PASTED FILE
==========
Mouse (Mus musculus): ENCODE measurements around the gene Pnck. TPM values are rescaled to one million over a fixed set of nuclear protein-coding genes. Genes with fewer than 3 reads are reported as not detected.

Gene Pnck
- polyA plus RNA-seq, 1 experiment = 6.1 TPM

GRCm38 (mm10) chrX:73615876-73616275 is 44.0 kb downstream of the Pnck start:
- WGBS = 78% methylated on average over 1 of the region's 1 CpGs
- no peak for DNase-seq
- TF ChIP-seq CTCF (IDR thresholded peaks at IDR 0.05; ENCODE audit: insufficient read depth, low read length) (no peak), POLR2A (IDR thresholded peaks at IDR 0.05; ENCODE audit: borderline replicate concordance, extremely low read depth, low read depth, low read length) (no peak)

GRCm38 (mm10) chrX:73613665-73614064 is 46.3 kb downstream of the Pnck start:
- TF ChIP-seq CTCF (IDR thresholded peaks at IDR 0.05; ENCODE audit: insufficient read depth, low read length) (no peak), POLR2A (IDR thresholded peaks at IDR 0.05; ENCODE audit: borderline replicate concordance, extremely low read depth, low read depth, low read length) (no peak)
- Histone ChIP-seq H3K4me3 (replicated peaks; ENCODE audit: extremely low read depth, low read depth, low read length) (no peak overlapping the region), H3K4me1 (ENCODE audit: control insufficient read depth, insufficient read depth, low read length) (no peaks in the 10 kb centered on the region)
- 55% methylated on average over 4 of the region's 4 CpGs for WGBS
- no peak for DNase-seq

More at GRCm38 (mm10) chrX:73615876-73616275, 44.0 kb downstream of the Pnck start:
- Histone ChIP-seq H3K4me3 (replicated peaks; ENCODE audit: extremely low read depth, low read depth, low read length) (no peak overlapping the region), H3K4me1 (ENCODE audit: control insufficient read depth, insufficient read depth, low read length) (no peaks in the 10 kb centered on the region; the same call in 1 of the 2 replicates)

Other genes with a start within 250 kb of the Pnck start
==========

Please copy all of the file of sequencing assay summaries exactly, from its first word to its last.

Mouse (Mus musculus): ENCODE measurements around the gene Pnck. TPM values are rescaled to one million over a fixed set of nuclear protein-coding genes. Genes with fewer than 3 reads are reported as not detected.

Gene Pnck
- polyA plus RNA-seq, 1 experiment = 6.1 TPM

GRCm38 (mm10) chrX:73615876-73616275 is 44.0 kb downstream of the Pnck start:
- WGBS = 78% methylated on average over 1 of the region's 1 CpGs
- no peak for DNase-seq
- TF ChIP-seq CTCF (IDR thresholded peaks at IDR 0.05; ENCODE audit: insufficient read depth, low read length) (no peak), POLR2A (IDR thresholded peaks at IDR 0.05; ENCODE audit: borderline replicate concordance, extremely low read depth, low read depth, low read length) (no peak)

GRCm38 (mm10) chrX:73613665-73614064 is 46.3 kb downstream of the Pnck start:
- TF ChIP-seq CTCF (IDR thresholded peaks at IDR 0.05; ENCODE audit: insufficient read depth, low read length) (no peak), POLR2A (IDR thresholded peaks at IDR 0.05; ENCODE audit: borderline replicate concordance, extremely low read depth, low read depth, low read length) (no peak)
- Histone ChIP-seq H3K4me3 (replicated peaks; ENCODE audit: extremely low read depth, low read depth, low read length) (no peak overlapping the region), H3K4me1 (ENCODE audit: control insufficient read depth, insufficient read depth, low read length) (no peaks in the 10 kb centered on the region)
- 55% methylated on average over 4 of the region's 4 CpGs for WGBS
- no peak for DNase-seq

More at GRCm38 (mm10) chrX:73615876-73616275, 44.0 kb downstream of the Pnck start:
- Histone ChIP-seq H3K4me3 (replicated peaks; ENCODE audit: extremely low read depth, low read depth, low read length) (no peak overlapping the region), H3K4me1 (ENCODE audit: control insufficient read depth, insufficient read depth, low read length) (no peaks in the 10 kb centered on the region; the same call in 1 of the 2 replicates)

Other genes with a start within 250 kb of the Pnck start